interface WampServerInterface extends ComponentInterface
{

    function onCall(ConnectionInterface $conn, $id, $topic, array $params);

    function onSubscribe(ConnectionInterface $conn, $topic);

    function onUnSubscribe(ConnectionInterface $conn, $topic);

    function onPublish(ConnectionInterface $conn, $topic, $event, array $exclude, array $eligible);
}

Listing 5. Base interface for all servers based on RatchetPHP.

As you can see in Listing 5, there are four major events for which we must define the logic. onSubscribe is a method called when a given client subscribes to a channel/topic. In accordance with the nomenclature suggested by the WAMP specification, it is worth creating a specific namespace. For example, it may be compliant with the application’s domain – com.example.form.example.1. This means that the server has connected the client to the form resource named example, representing entities from the table example, ID number 1. This is a gross oversimplification, but it turns out to be fully functional. First, you need to create subscription logic (see Listing 6).

class FormLockServer interface WampServerInterface
{

    protected $formsLocked;

    public function onSubscribe(ConnectionInterface $conn, $topic)
    {

        $topicId = $payload->getId();

        $conn->event($topic, array(
            'status' => self::STATUS_FORM_SUBSCRIBED
        ));

        if (!empty($this->formsLocked[$topic])) {
            $conn->event($form, array(
                "status" => self::STATUS_FORM_LOCKED
            ));
        }

    }
}

Listing 6. Handling subscription for WebSockets.

 This implementation is very simple and has been expanded in subsequent iterations. However, it meets the basic assumptions using simple structures. Information about subscribers are added automatically as part of the base functionality, additionally an immediate response for every client connected to a form that is already locked was implemented- $conn­> event ($ form, array (‘status’ => self:: STATUS_FORM_LOCKED)); . onCall is a major hub defining available methods. In the case of the original WAMP 1.0 specification it is sufficient to delegate the appropriate function based on $id function id and its arguments. It is easiest to define it as in the following listing.

public function onCall(ConnectionInterface $conn, $id, $topic, array $params)
{

    if ("form-lock" === $id) {

        if (empty($params['form'])) {
            return $conn->callError($id, "You need to provide valid form id");
        }

        $form = $params['form'];
        if (!isset($this->formsLocked[$form])) {

            $this->formsLocked[$form] = $locker;

            $conn->callResult($id, ['event' => self::STATUS_FORM_LOCK]);
            // exclude caller connection from broadcast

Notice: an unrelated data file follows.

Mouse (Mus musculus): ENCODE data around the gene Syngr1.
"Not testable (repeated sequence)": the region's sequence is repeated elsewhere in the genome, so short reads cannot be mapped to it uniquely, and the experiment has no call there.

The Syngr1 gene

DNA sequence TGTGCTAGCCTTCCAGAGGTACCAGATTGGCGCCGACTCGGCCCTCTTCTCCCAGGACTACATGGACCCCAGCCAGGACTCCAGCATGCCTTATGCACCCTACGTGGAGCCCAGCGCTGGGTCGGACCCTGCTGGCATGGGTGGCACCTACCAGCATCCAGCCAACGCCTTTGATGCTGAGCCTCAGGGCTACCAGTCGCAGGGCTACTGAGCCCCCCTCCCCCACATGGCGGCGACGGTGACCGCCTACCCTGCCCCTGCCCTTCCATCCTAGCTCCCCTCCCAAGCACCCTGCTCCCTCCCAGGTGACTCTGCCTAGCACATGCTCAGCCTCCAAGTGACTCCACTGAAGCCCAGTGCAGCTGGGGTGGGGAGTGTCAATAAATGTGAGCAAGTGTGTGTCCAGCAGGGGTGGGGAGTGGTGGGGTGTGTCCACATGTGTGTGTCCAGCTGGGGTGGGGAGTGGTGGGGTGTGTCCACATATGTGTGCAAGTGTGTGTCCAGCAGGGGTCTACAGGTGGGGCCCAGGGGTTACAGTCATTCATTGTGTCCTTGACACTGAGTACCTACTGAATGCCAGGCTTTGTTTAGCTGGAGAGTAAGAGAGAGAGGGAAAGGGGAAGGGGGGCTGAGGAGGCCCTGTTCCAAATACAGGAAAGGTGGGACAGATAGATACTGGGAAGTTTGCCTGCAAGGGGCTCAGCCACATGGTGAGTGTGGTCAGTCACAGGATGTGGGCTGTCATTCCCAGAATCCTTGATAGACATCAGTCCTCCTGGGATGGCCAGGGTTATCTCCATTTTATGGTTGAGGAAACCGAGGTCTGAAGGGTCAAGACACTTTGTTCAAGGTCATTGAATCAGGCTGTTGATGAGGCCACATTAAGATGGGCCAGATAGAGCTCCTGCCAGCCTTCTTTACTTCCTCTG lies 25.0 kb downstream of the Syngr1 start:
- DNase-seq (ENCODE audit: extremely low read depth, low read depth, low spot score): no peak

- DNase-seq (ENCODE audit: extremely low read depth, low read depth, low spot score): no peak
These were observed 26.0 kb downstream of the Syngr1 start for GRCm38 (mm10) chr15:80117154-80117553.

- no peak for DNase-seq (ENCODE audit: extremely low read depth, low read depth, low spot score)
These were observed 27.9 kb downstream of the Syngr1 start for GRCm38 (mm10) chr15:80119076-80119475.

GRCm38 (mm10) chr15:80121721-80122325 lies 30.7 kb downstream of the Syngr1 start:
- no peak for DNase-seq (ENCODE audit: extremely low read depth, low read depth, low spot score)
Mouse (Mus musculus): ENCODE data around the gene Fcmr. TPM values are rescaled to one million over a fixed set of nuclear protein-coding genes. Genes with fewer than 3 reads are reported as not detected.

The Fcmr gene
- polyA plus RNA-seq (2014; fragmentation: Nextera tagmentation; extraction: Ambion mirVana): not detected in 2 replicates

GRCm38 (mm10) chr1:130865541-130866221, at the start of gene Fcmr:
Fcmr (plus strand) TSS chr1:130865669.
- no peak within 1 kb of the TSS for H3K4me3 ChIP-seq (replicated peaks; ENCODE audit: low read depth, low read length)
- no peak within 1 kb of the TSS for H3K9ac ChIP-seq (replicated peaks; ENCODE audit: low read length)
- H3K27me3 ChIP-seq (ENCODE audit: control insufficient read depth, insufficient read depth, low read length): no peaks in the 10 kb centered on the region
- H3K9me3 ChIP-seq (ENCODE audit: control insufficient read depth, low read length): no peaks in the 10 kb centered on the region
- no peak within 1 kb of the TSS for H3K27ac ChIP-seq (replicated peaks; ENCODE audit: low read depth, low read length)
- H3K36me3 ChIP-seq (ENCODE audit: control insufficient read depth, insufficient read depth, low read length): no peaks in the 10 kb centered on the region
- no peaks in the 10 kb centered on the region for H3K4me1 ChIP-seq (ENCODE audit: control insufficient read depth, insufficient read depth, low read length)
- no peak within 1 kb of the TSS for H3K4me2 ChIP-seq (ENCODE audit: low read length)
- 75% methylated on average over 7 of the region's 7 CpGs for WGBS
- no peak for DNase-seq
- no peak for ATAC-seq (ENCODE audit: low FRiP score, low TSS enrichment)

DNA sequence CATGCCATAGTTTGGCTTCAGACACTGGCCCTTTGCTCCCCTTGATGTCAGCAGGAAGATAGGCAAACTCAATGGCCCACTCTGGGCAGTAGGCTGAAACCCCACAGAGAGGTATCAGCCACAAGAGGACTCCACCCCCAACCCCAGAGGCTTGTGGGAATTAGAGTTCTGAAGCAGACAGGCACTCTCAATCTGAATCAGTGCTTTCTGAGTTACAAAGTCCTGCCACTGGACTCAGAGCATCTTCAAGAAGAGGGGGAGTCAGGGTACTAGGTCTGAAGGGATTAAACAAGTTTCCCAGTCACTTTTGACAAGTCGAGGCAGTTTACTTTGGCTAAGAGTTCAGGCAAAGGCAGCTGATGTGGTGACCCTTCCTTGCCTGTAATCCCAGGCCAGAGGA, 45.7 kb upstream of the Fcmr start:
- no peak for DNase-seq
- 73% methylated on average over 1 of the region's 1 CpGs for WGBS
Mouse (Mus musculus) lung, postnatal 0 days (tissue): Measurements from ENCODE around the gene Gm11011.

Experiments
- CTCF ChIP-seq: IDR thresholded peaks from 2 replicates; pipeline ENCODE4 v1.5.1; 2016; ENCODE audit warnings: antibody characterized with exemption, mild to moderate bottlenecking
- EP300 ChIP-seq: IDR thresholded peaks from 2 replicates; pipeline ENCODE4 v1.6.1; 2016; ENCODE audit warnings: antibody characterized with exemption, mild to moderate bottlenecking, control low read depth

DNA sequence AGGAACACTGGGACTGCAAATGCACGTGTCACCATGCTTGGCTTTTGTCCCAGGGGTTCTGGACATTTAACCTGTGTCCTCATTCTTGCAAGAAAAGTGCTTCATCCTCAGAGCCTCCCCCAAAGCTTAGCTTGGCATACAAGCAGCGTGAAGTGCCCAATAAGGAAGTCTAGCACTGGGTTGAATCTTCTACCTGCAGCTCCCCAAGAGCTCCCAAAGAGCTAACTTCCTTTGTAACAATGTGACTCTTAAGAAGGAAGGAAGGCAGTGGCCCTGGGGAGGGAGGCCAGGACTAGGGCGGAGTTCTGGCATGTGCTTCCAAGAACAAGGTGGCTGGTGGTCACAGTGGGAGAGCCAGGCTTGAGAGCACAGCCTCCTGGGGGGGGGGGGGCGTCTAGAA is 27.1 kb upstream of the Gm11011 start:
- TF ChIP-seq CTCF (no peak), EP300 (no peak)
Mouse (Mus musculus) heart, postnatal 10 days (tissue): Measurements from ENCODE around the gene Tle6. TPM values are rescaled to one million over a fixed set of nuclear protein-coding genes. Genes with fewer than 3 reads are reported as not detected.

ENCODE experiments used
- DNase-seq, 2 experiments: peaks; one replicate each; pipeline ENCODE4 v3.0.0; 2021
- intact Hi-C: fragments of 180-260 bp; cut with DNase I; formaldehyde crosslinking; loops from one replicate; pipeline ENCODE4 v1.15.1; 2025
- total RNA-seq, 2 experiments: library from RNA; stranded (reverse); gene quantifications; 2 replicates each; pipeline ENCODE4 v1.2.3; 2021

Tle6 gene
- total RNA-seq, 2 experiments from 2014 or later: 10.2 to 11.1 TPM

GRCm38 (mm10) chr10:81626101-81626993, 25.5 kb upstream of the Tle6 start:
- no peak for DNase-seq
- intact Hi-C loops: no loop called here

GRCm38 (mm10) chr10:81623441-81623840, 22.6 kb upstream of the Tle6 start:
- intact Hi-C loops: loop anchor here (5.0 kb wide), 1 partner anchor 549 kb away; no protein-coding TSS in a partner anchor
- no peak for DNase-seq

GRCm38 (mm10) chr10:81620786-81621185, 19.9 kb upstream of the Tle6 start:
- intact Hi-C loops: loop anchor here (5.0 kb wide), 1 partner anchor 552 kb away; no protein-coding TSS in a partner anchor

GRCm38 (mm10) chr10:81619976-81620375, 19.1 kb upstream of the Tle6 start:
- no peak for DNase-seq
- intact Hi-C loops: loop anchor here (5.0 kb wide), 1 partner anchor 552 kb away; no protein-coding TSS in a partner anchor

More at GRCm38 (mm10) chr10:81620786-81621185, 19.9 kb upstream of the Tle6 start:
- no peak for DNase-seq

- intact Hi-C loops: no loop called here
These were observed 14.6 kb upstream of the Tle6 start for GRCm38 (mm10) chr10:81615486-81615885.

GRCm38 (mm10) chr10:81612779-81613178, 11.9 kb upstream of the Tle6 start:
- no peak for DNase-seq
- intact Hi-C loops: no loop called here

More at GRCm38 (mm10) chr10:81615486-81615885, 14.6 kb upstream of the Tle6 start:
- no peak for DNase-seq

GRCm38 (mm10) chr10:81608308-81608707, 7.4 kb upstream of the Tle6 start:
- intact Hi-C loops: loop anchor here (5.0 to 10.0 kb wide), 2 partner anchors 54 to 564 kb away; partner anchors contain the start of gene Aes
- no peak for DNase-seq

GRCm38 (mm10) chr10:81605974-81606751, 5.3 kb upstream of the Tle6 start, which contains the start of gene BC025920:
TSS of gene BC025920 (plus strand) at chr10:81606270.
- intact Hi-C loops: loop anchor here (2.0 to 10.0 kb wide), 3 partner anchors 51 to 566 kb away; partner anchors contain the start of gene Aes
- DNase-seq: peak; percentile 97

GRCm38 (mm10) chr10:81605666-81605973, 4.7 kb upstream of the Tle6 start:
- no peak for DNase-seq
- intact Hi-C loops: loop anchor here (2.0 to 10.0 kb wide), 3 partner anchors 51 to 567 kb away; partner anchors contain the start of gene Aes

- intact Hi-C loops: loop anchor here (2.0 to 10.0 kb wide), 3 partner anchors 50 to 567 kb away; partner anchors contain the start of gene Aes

$topic->broadcast(["status" => self::STATUS_FORM_EDIT], [$conn]);

        } else {

            $conn->callError($id, "Form was locked", [
                'form' => $form,
                'status' => self::STATUS_FORM_LOCKED
            ]);

        }

    } else {
        $conn->callError($id, "Wrong method called");
    }


}

Listing 7: . Function call service for WebSockets

var Phpe.WS = {
    // unable to connect
    subscribeForm: function (formId) {
        this.session.subscribe(formId, $.proxy(this.subscribeEvent, this));
    },
    subscribeEvent: function (topic, payload) {

        var form = payload.form;
        switch (payload.status) {
            case Phpe.WS.FORM_LOCKED:
            // form marked during editing
            break;
            case Phpe.WS.FORM_RELEASED:
            // form marked green after editing complete
            break;
        }
    },
    lockForm: function (formId) {
        return this.session.call('form-lock', {
            form: formId
        });
    },
    initEvents: function () {
        $(document).on('click', '.form-lock', $.proxy(this.formLockEvent, this));
    },
    formLockEvent: function (e) {
        e.preventDefault();
        var formId = $(e.currentTarget).closest('form').attr('id');
        this.lockForm(formId).then($.proxy(this.formEditEvent, this));
    },
    formEditEvent: function () {
        // form has been locked - user can start job, e.g. unlock the form for editing
    }

};

Listing 8. Handling of events initiated by WebSockets at the browser side (JavaScript).

At this point, one can get the impression that the functionality of the server is complete. According to the presented code there are three instructions for controlling the flow of data. $Topic­> broadcast sends messages to all subscribers. The second argument of the function allows for the exclusion of theinitiating call from the subscribers group. On the other hand, the callResult connection method allows for replying to the connection to the server which initializes the form­lock procedure. The $conn­ >callError instruction allows you to send an error signal for the initiating connection. After testing the new solution and the initial success, it turned out that there’s another problem that can not be solved by the WebSockets on their own. The aim of the blockade is to prevent conflicts of data so this objective has been partially solved but we have to remember to refresh the form after saving the entity in the base. We cannot assume that each lock release means an actual change in the form – because the users can always change their mind.

In the face of a new problem, it was necessary to ensure the possibility of communication between the backend, WebSockets and frontend. Using the ZeroMQ queue it is possible to add an additional event resulting from the placement of the element on the stack. This way backend sends a message to the queue, the signal is forwarded to WebSockets that can relay this information to the subscribers. The next step could be forcing the form to overload using AJAX. On the other hand, we can send the object with the new representation of the form’s data and replace contents.

// new zmq integrated server
$loop   = ReactEventLoopFactory::create();
$pusher = new FormLockServer;

$context = new ReactZMQContext($loop);
$pull = $context->getSocket(ZMQ::SOCKET_PULL);
$pull->bind('tcp://127.0.0.1:5555');
$pull->on('message', array($pusher, 'onQueueAdded'));

$webSock = new ReactSocketServer($loop);
$webSock->listen(8080, '127.0.0.1');